To build a screen, it takes half an hour of work, if you have the necessary equipment at hand. Cut eight pieces of wood about 1.20 m long and six about 1.70 m long (because this is the ceiling height of my cellar). The ideal length should be slightly less than the height of the room where the crop space is located.
If the piece is 2 meters high, it will be necessary to cut 8 pieces of about 1.97 m. In other words, a few centimetres should be subtracted from the actual height of the room. The first step is quite simple: we make a wooden frame by fixing two 1.2 m wide pieces to two 1.70 m high pieces (in my case). With an electric drill, it’s very fast: we press a piece on the two parts to be fixed together, we drill a hole and we screw them in order to fix them. When our wooden frame is securely attached, we can place the black-white plastic sheet on top, positioning it so that it is tight. To do this, simply attach the tarpaulin with the stapler. The excess tarpaulin can be cut off after it has been fixed. We thus obtain our first reflective screen, to which we must attach another screen, by proceeding in the same way as with the two previous ones, simply by using a piece less than the 1.70 m wooden props. We use the 1.70 m axis on the screen we have just built and we attach two 1.20 m and one 1.70 m pieces to it.
Put the tarpaulin down and staple it several times, cutting off the excess. We now have two screens attached to each other. In this way, we avoid making two separate and distinct screens. Let’s do the same thing on the other side: another screen attached to the existing forestay of the first screen. We now have three reflective screens firmly attached to each other. This structure must now be installed on the chosen square meter to create your growing space. As mentioned earlier, the screens are slightly larger than the space reserved for cultivation, as sufficient space must be left to install the fan and similar devices. Finally, let’s build another independent screen using two 1.20 m long pieces of wood and two 1.70 m long axes. The individual screen, which is not attached to the others, is the entry door to your culture area.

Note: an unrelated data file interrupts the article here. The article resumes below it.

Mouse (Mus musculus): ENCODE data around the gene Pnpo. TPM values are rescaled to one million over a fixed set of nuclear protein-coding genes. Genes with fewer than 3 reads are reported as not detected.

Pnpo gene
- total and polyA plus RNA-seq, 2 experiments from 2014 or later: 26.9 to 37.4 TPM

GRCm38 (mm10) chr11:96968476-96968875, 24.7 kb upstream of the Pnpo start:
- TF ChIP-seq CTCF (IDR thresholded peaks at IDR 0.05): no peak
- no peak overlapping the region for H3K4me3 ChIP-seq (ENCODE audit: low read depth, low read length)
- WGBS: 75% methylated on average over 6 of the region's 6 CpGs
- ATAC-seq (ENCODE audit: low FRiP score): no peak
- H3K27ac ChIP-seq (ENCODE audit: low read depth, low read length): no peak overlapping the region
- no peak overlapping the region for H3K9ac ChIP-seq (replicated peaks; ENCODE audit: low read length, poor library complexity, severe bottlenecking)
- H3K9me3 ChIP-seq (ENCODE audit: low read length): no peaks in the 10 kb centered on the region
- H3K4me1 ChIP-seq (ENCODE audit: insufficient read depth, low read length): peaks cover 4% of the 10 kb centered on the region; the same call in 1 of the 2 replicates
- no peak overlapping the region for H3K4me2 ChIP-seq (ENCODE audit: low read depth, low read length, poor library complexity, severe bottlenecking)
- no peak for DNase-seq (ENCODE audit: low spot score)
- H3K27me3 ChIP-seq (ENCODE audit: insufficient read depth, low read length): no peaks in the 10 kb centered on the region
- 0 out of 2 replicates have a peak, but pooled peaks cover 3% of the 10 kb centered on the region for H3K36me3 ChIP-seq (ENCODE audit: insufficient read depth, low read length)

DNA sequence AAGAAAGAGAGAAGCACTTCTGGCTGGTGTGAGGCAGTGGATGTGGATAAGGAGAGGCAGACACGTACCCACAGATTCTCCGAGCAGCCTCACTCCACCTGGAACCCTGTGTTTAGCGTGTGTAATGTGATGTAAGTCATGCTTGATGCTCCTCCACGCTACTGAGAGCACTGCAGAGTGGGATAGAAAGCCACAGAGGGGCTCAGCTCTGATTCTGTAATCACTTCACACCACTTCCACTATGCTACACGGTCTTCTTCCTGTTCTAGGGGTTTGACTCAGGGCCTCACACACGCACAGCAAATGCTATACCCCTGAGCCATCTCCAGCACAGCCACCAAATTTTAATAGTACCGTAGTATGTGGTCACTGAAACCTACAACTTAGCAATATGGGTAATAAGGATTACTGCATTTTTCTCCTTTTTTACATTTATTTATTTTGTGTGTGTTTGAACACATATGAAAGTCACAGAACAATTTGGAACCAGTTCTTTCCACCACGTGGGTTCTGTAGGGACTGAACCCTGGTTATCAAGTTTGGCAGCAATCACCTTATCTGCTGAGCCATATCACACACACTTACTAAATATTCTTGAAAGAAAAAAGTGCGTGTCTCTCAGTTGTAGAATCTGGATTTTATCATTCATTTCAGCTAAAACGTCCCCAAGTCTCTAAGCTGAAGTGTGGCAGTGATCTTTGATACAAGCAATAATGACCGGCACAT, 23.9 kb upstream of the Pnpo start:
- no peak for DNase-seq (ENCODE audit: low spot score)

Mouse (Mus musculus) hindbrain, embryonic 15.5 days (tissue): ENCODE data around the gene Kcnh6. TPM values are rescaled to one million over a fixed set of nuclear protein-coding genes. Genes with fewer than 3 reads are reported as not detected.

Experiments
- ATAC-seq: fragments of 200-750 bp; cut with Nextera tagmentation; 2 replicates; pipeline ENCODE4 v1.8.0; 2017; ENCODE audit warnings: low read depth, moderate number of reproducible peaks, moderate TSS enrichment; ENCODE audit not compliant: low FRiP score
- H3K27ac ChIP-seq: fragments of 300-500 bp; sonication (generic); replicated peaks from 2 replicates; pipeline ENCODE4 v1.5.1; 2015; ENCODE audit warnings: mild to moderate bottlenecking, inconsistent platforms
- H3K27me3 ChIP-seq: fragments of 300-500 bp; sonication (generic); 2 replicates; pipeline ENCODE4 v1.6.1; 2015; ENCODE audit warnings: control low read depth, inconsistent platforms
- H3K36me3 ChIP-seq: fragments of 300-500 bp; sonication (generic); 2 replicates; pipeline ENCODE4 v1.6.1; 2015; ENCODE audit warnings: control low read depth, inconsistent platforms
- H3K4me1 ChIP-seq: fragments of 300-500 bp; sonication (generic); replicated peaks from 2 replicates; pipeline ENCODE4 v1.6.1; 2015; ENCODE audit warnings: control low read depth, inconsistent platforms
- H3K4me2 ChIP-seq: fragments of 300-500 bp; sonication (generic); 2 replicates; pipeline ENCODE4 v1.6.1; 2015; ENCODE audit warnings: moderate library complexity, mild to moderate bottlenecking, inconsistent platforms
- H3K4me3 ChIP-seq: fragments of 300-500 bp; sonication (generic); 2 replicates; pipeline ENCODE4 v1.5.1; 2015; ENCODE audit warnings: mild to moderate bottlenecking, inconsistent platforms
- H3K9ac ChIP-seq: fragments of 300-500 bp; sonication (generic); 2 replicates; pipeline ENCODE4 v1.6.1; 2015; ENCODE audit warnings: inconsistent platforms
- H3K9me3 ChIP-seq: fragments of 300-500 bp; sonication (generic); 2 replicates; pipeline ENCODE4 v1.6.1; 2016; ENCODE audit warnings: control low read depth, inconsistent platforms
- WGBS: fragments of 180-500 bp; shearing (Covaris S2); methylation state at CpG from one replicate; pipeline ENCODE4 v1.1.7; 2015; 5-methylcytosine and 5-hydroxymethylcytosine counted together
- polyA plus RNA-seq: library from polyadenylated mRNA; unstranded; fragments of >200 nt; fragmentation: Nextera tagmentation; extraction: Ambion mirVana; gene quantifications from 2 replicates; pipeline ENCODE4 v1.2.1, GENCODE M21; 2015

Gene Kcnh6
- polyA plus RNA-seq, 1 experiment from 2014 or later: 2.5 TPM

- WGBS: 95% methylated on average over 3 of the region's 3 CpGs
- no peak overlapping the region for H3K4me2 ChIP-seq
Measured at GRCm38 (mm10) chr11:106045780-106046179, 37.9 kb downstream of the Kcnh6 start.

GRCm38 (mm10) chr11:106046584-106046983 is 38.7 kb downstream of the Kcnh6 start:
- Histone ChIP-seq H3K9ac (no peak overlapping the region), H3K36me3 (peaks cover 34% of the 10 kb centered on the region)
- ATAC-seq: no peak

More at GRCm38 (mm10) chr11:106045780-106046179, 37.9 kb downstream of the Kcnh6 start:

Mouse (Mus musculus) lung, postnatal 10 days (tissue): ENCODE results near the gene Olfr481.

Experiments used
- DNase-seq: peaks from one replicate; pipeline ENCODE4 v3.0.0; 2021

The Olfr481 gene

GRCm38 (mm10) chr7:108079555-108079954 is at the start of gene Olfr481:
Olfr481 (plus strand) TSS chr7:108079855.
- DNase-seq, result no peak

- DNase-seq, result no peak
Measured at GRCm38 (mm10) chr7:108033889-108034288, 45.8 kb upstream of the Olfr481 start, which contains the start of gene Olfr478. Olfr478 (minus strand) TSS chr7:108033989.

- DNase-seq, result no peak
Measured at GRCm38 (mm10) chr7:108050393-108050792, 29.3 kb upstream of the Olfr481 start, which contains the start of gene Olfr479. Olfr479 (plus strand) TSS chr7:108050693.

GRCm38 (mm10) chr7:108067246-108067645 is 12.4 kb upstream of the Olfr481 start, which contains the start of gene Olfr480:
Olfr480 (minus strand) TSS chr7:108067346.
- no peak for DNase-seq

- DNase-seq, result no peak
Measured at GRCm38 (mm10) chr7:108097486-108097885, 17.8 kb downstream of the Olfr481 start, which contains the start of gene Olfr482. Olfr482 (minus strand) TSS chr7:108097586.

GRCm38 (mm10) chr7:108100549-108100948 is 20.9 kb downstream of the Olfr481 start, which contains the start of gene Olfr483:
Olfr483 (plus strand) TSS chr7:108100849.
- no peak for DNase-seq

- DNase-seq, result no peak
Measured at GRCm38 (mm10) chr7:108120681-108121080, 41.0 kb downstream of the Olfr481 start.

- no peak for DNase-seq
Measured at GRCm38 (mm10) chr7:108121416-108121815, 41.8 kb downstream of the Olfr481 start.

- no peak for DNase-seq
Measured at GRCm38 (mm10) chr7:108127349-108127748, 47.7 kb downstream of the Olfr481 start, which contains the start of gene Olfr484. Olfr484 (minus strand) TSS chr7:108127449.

We install it against the open side of the box of the three reflective walls and our growing area is completely closed. All you have to do now is move the screen holder to control and take care of your plants. The light from the lamp will now remain inside the grow-room and you will then notice the difference when you harvest. The smell of the plants stays inside and can be easily expelled using an extractor equipped with a filter, so that the rest of the room can be used for something else. Of course, the most creative growers can transform their grow-room into a real jewel for themselves.
6) Collection Rack
A space reserved for cultivation must be able to be kept clean easily: that’s why I decided to build a kind of “harvesting bin” inside which to place the plant vases. We therefore build a frame-shaped structure 1.10 m wide, the length you want and 15 cm high.